Stokowski's earliest recordings of Debussy, Schubert, Wagner & Tchaikovsky
This is the second of four volumes dedicated to the acoustic recordings Stokowski made with the Philadelphia Orchestra between 1919 and 1924. By acoustic we mean a recording process entirely devoid of electrical equipment: a weight-driven cutting lathe on which master discs were cut, the minute variations in the grooves being driven entirely by the vibrations reaching the cutting head through a large horn, concentrating as much acoustical energy as possible from the orchestra. This frequency- and dynamically-limited process was the only means of recording sound for well over a quarter of a century, during which time the technology progressed from being considered a novelty toy to something which, although recognised as limited, was of serious artistic value. Stokowski was one of very few internationally known musical artists to see the progression right through as a recording performer from the acoustic horn to the multitrack studio. His acoustic beginnings are, like so many, often consigned to ancient history.
This volume uses the latest 21st century technology to clean up, clarify, stabilise and bring you the best possible sound from recordings almost a century old. Volume One (PASC192) was restored 6 years ago - in that short time considerable further strides have been made that have allowed me to find even greater fidelity and clarity from these marvellous relics of an almost lost age of sound recordings.
The transfers were made by Edward Johnson from his collection of (relatively) quiet-surfaced Victor original 78s.
DEBUSSY Prélude à l'après-midi d'un faune
Recorded April 28, 1924.
Disk: Victor 6481, Matrices: C-21057-5, C-21058-5
SCHUBERT Symphony No. 8 in B minor, "Unfinished"
Recorded April 18, 1924.
Disks: Victor 6459, 6460, 6461
Matrices: C-29052-5, C-29053-5, C-29054-5, C-29055-4, C-29056-5, C-29057-5
WAGNER Rienzi - Overture
Recorded May 8, 1919.
Disks: Victor 74602, 74603 Matrices: Victor C-22815-3, C-22816-3
WAGNER Die Walküre: Ride of the Valkyries
Recorded March 25, 1921.
Disk: Victor 74684 or HMV DB 387 Matrix: C-24987-4
WAGNER Die Walküre: Wotan's Farewell and Magic Fire Music
Recorded December 5, 1921.
Disk: Victor 74736 Matrix: C-24124-12
WAGNER Lohengrin - Prelude to Act 1
Recorded April 28, 1924.
Disk: Victor 6490 or HMV DB 839 Matrices: C 30021-2, C 30022-1
TCHAIKOVSKY Symphony No. 6 - March (heavily cut 3rd mvt.)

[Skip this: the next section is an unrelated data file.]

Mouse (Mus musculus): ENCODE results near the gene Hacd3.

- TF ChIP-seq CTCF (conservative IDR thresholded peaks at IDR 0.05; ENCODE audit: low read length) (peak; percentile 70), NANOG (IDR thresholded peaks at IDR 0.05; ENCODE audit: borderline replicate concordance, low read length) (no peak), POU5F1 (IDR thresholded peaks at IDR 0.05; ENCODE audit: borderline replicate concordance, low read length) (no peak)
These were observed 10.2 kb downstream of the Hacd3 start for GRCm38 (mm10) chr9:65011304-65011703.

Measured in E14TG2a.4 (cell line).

Recorded April 18, 1921.
Disk: Victor 74713 Matrix: C-24628-11
TCHAIKOVSKY Symphony No. 5 - 2nd mvt. - Andante cantabile con alcuna licenza
Recorded April 30, 1923.
Disks: Victor 6430, 6431 Matrices: C-27904-2, C-27905-1, C-27906-2
TCHAIKOVSKY The Nutcracker - Dance of the Flutes
Recorded February 13, 1922.
Disk: Victor 66128 Matrix: B-24938-6
TCHAIKOVSKY (arr. Stokowski) Song Without Words, Op. 40, No. 6
Recorded April 28, 1924.
Disk: Victor 1111 Matrix: B-27065-7
The Philadelphia Orchestra
Leopold Stokowski, conductor
They are life-enhancing in a way that so few new recordings ever are
In 1981, I hosted a semester-long weekly series on Harvard Radio devoted to Leopold Stokowski. If you had told me at the time that we one day would have the historic material now available on these two CDs and in such fine sound, I never would have believed you. I think that throughout that whole radio series I had only one LP available to me of monaural content from our station’s library. Fortunately Stokowski’s admirers are a dedicated bunch, and can support Pristine’s enterprise of giving us CDs with small commercial potential. The evening I first played these discs I had a terrible time falling asleep, such is the Stokowski magic they contain. To love recordings enough to write for Fanfare you probably have to be a little bit crazy. I freely admit to suffering from an as yet undefined malady I would call “Stokowski-induced mania.” Of these two CDs, the one featuring the most recent material clearly is aimed at my fellow sufferers. It collects all the post-acoustic era recordings by Stokowski until now unavailable on CD and which are in the public domain in France, where Pristine Audio is based. For instance, there is a previously unissued 1945 session by the New York City Symphony playing the Prelude and Libestod from Tristan, of which only the first and last 78-rpm sides survive. They nevertheless reveal the tremendous sense of style Stokowski had imbued his one-year-old ensemble with. He is alternately vigorous and sensitive in selections from Prokofiev’s The Love for Three Oranges, with the NBC Symphony performing with the precision and clarity this Toscanini trained ensemble was known for.
The remaining items on the CD feature “Leopold Stokowski and his Symphony Orchestra.” Perhaps the greatest draw for the non-specialist collector is the music from Tannhäuser. The Overture opens with a blend of reverence and sensuality peculiar to Stokowski. The second statement of the Pilgrim’s Chorus is positively ecstatic. At its peak, the Venusberg Music reaches a pitch of controlled frenzy only Stokowski could achieve. Although he was a noted lady killer, there also was a feminine side to Stokowski, expressed in his face’s sensitivity and the delicacy of his hands. The overall effect was an apparent androgyny that held a mysterious sway over orchestral players, helping to produce the remarkable Stokowski sound we hear here. As Wagner’s orgiastic music subsides, it is replaced by something like post-coital tristesse. In act III’s Prelude, Stokowski portrays the fever in Tannhäuser’s mind and his need for redemption. The brass players, drawn from the New York Philharmonic, cover themselves with glory in their chorales. While Solti and Doráti have given us memorable, stand-alone accounts of the Overture and Venusberg Music in stereo (Solti has the Dresden Overture and the Venusberg Music as separate tracks), nothing in my experience matches Stokowski in these highlights.